How Important Is First Price Auction in Programmatic Ads
You are here

How Important Is First Price Auction in Programmatic Ads

How Important Is First Price Auction in Programmatic Ads

Digital marketers have both a challenging job and many tools to choose from to get the job done. From social media ads to Google display ads and native advertising opportunities, marketers have more options than ever to get their message into the market.

One advertising method, programmatic advertising, is changing, causing advertisers to shift their thinking about certain aspects of digital outreach.

What are the programmatic ads?

A modern staple in digital advertising, programmatic ads give advertisers the ability to link or show content on a publishers’ website much like an internet billboard. Like a billboard, these ad spaces are often found on highly trafficked web pages the way outdoor advertising spaces are on well-trafficked areas like highways and bus stops for the most visibility. One difference, however, besides the digital vs. physical marketing method is that digital ads are highly segmented, allowing marketers to target their audience more effectively. Programmatic advertising is when businesses use automation software to buy advertising space on the platforms and pages that their defined audience is most likely to frequent.

How does this benefit marketers? By offering an extended reach to a relevant audience, businesses can gain more meaningful impressions and grow their brand awareness. Programmatic advertising offers a straightforward, efficient way to grow your marketing endeavors and gain insight and data along the way.

What is the first price auction?

There are many different ad buying platforms that businesses pay for access to their digital ad real estate. First price auction is helping to simplify the process for buyers and sellers of ad space. According to Adweek, “A first-price auction is where a bidder has to pay the actual price they offered in an ad auction, as opposed to a second-price ad auction whereby they only have to pay the amount bid by the nearest competitor, i.e., the second-highest offered in an auction.” For a long time, second price auction meant that when advertisers bid on a publisher’s inventory the winner only had to pay $0.01 more than the second highest bid. This was initially meant to help businesses not overpay for advertising space and keep bidding at “fair market value”. As the digital advertising ecosystem grew and programmatic ad buying turned into the 40+ billion dollar market that it is today, things began to change and this algorithm led to more confusion than it did helpful solutions.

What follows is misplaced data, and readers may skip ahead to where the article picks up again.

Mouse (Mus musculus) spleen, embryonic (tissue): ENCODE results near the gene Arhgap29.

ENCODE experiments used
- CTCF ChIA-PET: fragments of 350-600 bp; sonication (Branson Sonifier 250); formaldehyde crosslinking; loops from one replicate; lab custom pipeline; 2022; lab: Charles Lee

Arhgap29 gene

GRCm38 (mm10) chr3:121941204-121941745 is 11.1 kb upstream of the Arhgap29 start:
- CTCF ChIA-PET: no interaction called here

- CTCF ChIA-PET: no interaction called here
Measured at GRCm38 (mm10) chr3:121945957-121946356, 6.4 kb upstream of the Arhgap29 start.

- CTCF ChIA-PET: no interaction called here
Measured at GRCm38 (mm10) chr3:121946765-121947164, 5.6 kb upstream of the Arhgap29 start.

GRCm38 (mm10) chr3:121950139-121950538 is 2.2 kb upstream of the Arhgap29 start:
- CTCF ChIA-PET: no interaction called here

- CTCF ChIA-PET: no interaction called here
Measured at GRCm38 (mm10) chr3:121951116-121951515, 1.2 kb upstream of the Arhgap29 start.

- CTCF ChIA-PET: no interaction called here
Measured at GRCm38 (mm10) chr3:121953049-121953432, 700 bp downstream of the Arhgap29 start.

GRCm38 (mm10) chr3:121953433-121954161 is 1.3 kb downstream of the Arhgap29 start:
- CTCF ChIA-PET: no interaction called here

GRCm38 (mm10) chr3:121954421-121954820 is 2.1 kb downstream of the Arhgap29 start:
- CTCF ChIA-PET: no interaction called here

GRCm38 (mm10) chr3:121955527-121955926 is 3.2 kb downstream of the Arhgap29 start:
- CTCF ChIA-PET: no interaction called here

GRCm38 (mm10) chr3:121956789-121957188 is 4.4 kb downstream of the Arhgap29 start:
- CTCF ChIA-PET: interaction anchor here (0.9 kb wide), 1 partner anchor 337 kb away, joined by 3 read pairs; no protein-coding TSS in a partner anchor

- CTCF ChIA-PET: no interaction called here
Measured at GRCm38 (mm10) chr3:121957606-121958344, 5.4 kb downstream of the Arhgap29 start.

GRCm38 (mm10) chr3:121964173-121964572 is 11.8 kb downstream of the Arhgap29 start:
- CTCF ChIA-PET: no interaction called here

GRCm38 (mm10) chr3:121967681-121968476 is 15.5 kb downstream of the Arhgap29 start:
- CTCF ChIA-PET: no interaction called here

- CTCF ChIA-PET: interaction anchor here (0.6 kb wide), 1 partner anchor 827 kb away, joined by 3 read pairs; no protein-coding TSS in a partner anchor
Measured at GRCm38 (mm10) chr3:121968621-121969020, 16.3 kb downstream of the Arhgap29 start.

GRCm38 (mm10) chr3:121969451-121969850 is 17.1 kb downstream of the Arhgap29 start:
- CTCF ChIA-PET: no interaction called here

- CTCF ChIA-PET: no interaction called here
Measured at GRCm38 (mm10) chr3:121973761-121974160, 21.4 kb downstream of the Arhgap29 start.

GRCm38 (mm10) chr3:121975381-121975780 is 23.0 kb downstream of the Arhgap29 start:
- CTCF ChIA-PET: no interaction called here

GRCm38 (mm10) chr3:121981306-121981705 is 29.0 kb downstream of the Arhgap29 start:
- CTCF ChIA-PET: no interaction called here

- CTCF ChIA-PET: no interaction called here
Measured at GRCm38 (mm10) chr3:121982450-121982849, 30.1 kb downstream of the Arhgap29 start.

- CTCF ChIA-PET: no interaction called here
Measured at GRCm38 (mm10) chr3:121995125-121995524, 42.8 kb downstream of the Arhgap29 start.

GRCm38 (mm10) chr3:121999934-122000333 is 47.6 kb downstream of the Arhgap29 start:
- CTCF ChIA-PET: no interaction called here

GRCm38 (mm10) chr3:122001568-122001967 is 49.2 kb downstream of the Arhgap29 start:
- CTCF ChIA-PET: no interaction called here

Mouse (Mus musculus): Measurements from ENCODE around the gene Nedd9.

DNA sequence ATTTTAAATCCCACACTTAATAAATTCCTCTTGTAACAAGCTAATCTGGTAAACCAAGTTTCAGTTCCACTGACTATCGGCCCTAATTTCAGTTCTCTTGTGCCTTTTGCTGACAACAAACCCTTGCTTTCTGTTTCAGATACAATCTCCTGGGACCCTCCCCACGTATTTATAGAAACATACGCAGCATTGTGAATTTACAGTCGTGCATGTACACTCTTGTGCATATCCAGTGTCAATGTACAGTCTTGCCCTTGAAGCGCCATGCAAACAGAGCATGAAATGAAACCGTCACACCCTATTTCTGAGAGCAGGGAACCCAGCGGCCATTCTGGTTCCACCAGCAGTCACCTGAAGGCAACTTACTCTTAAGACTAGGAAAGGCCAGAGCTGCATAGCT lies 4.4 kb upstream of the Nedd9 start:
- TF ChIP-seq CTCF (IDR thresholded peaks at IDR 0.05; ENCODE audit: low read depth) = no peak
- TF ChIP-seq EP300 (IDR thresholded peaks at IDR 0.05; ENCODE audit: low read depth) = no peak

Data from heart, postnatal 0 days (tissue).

In early 2019, Google announced that they would be moving exclusively to first price auction for the Google Ad Manager platform. While this change will initially only affect the display and video inventory sold via Ad Manager, it will still force advertisers to adapt their buying habits. How does this change help businesses?

  • More pricing transparency for buyers
  • Simplified, more straightforward bidding
  • Publishers (who are also businesses looking to drive revenue) can get the best value for their ad inventory

While first price auction mechanics will likely take some getting used to by some advertisers, Google is coming to this method while others have been using it for some time. Some ad publishers have been using the first price over second price auction and Google deciding to make the switch will actually likely improve the ad buying process for all businesses. It will help create a truly unified auction experience with everyone bidding with the same rules.

First price auction is just one of the many trends that digital advertising has seen change the face of marketing for some businesses. As technology shifts, businesses move to meet the new dynamic; as business changes, technology changes to support it. This kind of relationship works well to support businesses on both ends.

Marianne Chrisos
Marianne Chrisos
Born in Salem, Massachusetts, growing up outside of Chicago, Illinois, and currently living near Dallas, Texas, Marianne is a content writer at a company near Dallas and contributing writer around the internet. She earned her master's degree in Writing and Publishing from DePaul University in Chicago and has worked in publishing, advertising, digital marketing, and content strategy.
    Top